Gender Equality in Renewables

AWEA´s Offshore Wind Virtual Summit

Orlando / 6 November 2020

In North America, only 10% of women are in Board Executive positions, 25% are in Board Non-Executive positions and 22% are in Senior Management, the World Bank’s Stepping Up Women´s STEM Career in Infrastructure 2020 report. Yet women make up about 50% of the workforce.

The study found that in a survey of more than 3,700 female engineers in the United States, workplace climate and culture were among the most common factors when leaving the field. These issues and more were covered during AWEA´s Offshore Wind Virtual Summit.
Communication Department
During this event that took place in mid-October, Abby Watson, Head of Public Affairs in North America, the moderator and five other strong female leaders, discussed how women are powering offshore wind. This discussion comes on the heels of Siemens Gamesa signing the United Nations’ Target Gender Equality program, a new accelerator program which aims at tackling barriers to gender equality and setting corporate targets for women's equal representation and leadership in business.

The panel featured strong leaders in their field. Throughout the panel, Abby and the other panelists spoke about the industry and topics around gender equality. Inka Ivette Schomer, Senior Gender and Energy Advisor at the World Bank Group presented recent study findings on The Business Case for Gender Equality. You can read the full report here.
Siemens Gamesa are increasingly committing to improve diversity practices
COVID-19's impact on women in the workplace
The COVID crisis forced nearly one million U.S. women out of the workforce in September alone, and the moderator asked how we can support gender equality in the energy sector rather than see a decline. Inka stated that “there’s no surprise that imposter syndrome exists when we have pay gaps, when we really don’t have the infrastructure that tells us we should be here. Everything from uniforms to lighting to toilets. We also don’t have the childcare facilities and not just childcare, care facilities. Women have to deal with elderly care and childcare. So how are you supposed to feel like you’re congruent and belong here when this is just a burden that is invisible?”
Equity in offshore wind
As the moderator shifted the conversation back to offshore wind specifically, she asked Abby what sold her on wind. Abby responded, “what made it personally meaningful is that I have always felt very passionate about climate change and the best thing about offshore wind is that the communities that will experience the greatest impacts from climate change and sea levels rising are the communities that will see the most benefit from offshore wind so there is a sense of equity in that. We can bring really high-quality jobs to coastal communities.”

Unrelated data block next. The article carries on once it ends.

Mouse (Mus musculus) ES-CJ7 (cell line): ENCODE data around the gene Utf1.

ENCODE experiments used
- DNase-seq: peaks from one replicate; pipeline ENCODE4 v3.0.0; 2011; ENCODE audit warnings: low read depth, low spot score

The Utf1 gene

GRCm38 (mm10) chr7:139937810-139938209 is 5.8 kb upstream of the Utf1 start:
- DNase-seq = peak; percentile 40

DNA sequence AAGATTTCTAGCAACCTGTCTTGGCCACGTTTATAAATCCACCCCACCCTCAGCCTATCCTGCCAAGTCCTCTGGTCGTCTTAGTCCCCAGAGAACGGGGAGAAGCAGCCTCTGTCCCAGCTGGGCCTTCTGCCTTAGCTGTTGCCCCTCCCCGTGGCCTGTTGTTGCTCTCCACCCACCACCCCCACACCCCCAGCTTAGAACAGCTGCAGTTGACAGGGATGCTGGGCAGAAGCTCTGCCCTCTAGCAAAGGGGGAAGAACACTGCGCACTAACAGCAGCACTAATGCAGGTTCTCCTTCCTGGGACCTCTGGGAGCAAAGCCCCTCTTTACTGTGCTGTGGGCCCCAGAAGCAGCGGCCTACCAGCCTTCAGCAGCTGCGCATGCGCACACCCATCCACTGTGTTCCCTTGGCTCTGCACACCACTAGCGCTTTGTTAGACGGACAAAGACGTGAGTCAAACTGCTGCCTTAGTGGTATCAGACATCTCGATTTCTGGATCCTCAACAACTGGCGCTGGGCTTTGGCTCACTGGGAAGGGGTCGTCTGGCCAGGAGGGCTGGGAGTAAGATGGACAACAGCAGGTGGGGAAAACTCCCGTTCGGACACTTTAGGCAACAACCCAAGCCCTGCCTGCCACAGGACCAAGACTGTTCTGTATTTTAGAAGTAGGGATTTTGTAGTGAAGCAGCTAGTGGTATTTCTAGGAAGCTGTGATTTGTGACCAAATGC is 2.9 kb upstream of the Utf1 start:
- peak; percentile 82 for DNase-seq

During a different panel earlier in the day, another panelist, Dr. Ayana Johnson, Founder of Urban Ocean Lab said “when I think about the need for racial justice as a way to address the climate crisis, I think not just of who’s getting impacted first and worst by climate change, which we know is poor communities and communities of color, but also how insane is it to try to solve the largest problem humanity has ever faced without including a third of Americans and thinking that we could possibly get it right? It’s the same thing with trying to solve climate change without listening to women. Why would you just brush aside half of the brainpower, creativity, wisdom of humanity? You’re setting yourself up to fail.”
Diversity drives business success
Companies like Siemens Gamesa are increasingly committing to improve diversity practices. E’lon Cohen Hall, Operations Manager at Women of Renewable Industries and Sustainable Energy (WRISE), shared questions employers should be asking themselves. “What have you tried to get women into your industry? What kind of tools have you used? Are you using the WRISE job board and newsletter to promote positions? Is your company culture that of which women actually want to work in?”
The COVID crisis forced nearly one million U.S. women out of the workforce in September alone
She also added the joke that ‘middle management is where diversity goes to die’ in order to make the point that it’s important to not only promote diversity at the associate level, but also in middle management and the C-suite and executive levels.
Siemens Gamesa is committed to meaningful action
In North America, Siemens Gamesa has signed onto an industry wide statement against racial injustice and has committed to take meaningful action for lasting change. Some of these actions include an equity analysis, improved hiring practices and the creation of the Diversity, Equity and Inclusion Council. The company also just launched enhanced employee benefits in North America including a new recognition and reward program and an improved parental leave policy.

It’s clear that the panelists feel passionately about this topic and that a diverse workforce is a key to a successful business. The strong leaders on the panel clearly demonstrated how women are powering offshore wind. And in echoing the final words of the panel, the moderator, Adrienne Downey closed with: “If 2020 has shown us anything, it’s that we need more solidarity, across gender, racial and class lines. Hopefully we can all be a human at the end of this year and that doesn’t mean that we are not being professional because we entirely are.”


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